Yes they have and the thing is that we all know that the next world war will pit the US as a country against the countries of the Middle East which are Muslim countries. Who would an elected Congressperson or Senator vote with? Would Muslims vote to authorize wars in Iraq, Iran or other Muslim countries? One of the basic beliefs in Islam is if you kill one innocent, it is like killing all of civilization, and to kill a Muslim, how could a Muslim authorize that or vote for that?


There is a BIG difference in the beliefs of Isis and the Afghan Taliban, yet they are both Muslims. Even though the Afghans were not thrilled with Karzai or even now with Ghani, they will not kill them because they are Muslims and they believe that it is God who allows certain leaders to be put in the leadership positions so they cannot go against the will of Allah. Isis kills anyone who does not go along with them.

If a Congressperson or Senator is a Muslim and then votes for war against other Muslims, then they are siding with non-Muslims which is going against the religion. That is a BIG deal.

Muslims and Christians cannot be secularists because secular law changes to suit the people's needs and desires. Islamic Law, and Abrahamaic law which Christians go by does not change. So perhaps only secularists can be in positions of law making and law giving.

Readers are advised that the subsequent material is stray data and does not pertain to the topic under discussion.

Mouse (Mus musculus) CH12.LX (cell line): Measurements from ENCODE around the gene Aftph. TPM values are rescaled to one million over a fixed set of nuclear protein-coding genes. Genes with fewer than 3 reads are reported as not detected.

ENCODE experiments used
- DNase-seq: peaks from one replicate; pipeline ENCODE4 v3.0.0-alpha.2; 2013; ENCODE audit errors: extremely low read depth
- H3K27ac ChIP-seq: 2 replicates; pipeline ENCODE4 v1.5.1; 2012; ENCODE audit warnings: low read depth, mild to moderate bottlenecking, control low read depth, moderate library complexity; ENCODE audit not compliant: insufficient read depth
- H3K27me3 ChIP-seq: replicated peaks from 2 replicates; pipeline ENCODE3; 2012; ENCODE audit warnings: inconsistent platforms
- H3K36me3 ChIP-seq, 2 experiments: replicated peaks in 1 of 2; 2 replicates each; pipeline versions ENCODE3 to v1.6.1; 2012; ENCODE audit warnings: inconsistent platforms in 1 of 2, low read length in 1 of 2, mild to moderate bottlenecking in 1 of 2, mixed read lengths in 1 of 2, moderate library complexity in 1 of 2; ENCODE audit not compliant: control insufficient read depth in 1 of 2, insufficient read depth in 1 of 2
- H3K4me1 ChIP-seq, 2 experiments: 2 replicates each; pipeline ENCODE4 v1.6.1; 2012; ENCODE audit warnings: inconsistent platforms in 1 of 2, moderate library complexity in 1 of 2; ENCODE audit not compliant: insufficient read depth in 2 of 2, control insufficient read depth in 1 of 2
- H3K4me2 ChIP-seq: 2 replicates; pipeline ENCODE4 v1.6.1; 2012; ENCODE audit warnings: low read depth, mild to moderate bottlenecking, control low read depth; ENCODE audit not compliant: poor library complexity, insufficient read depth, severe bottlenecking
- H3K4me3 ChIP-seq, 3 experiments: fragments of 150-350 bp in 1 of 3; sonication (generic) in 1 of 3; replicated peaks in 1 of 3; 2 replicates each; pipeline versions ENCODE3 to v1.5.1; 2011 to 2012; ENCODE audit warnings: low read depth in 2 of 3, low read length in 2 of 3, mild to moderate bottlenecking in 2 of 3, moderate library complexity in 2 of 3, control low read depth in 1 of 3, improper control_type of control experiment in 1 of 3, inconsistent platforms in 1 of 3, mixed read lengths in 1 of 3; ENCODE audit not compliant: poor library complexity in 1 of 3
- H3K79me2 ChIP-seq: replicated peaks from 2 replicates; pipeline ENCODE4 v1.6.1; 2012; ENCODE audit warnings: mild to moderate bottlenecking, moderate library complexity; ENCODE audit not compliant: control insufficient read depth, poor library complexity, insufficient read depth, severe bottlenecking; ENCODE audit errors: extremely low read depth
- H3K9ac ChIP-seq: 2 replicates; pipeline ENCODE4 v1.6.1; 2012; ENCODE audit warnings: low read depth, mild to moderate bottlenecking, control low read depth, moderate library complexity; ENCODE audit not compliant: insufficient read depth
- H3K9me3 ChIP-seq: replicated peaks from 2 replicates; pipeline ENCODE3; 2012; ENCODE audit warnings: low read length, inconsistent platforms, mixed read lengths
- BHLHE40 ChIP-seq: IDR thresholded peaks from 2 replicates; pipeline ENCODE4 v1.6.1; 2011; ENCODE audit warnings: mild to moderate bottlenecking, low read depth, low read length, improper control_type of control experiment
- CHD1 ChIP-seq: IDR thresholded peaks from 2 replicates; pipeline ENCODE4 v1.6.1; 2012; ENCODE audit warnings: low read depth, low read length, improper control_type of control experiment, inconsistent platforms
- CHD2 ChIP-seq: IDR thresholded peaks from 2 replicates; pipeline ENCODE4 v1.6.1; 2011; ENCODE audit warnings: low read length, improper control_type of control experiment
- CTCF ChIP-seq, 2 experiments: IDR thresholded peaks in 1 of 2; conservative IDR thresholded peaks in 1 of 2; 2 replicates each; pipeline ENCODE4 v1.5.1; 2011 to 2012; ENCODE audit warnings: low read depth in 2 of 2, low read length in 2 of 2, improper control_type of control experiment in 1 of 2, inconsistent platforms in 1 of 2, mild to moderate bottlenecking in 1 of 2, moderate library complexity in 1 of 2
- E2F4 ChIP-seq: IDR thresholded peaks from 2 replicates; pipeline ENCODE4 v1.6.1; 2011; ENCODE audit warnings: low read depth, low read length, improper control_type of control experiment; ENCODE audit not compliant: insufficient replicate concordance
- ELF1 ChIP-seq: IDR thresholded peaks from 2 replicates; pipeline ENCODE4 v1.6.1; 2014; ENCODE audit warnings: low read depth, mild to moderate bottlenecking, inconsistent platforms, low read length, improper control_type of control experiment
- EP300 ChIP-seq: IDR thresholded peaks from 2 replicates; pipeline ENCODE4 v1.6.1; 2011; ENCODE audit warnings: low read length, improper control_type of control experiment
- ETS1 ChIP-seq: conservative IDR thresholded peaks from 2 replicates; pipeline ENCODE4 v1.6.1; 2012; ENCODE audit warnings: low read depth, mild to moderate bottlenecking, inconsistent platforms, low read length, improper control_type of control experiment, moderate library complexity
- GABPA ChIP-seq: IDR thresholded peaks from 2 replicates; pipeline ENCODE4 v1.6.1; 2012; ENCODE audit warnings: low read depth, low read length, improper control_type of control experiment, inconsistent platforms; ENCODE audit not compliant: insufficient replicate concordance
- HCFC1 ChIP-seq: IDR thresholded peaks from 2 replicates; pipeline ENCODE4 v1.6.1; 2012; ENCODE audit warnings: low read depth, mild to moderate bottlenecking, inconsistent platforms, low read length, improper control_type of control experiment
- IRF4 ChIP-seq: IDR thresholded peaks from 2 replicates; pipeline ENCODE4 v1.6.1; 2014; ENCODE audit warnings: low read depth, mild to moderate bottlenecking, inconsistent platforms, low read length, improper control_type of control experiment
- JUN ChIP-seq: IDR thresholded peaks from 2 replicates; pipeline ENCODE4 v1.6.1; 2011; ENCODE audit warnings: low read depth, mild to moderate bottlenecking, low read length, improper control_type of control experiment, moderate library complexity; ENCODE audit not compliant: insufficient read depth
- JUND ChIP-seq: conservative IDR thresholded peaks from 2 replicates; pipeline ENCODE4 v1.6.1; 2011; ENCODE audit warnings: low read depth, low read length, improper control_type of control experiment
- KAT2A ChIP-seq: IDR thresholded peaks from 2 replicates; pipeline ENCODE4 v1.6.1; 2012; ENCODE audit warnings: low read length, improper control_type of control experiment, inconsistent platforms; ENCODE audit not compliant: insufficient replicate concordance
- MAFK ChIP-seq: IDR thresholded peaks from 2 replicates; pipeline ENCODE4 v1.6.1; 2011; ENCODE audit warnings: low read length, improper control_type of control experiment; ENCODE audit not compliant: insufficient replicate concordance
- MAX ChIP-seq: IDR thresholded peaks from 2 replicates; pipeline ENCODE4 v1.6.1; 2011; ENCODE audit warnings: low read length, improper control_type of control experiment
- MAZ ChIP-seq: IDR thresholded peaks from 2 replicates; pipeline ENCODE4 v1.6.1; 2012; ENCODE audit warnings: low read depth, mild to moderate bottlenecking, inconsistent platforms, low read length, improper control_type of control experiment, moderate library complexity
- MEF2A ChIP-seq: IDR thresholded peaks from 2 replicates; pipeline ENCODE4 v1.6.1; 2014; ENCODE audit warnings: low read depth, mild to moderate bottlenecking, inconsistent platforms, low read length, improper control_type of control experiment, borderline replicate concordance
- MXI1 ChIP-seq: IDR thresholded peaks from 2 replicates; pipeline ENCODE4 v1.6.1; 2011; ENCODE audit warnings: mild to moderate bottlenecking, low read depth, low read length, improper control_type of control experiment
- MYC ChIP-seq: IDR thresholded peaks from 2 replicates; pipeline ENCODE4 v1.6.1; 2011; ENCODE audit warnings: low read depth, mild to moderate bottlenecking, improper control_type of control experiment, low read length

When the anti-Christ rises, for Muslims there will be worldwide jihad for they will not bow down to him or anyone else, they only report to God so they will not take orders from a man or a King or an anti-Christ.

Christians too will have to wage their war because they cannot submit to a false deity. Eventually the Christians and Muslims will have to unite and ban together to fight against the false deity. There are many sects in each religion, and there will be a holy war, like it or not, you will have to choose a side.


BrerRabbit - 12/13/2018 at 12:35 AM

quote:
There are many sects in each religion, and there will be a holy war, like it or not, you will have to choose a side.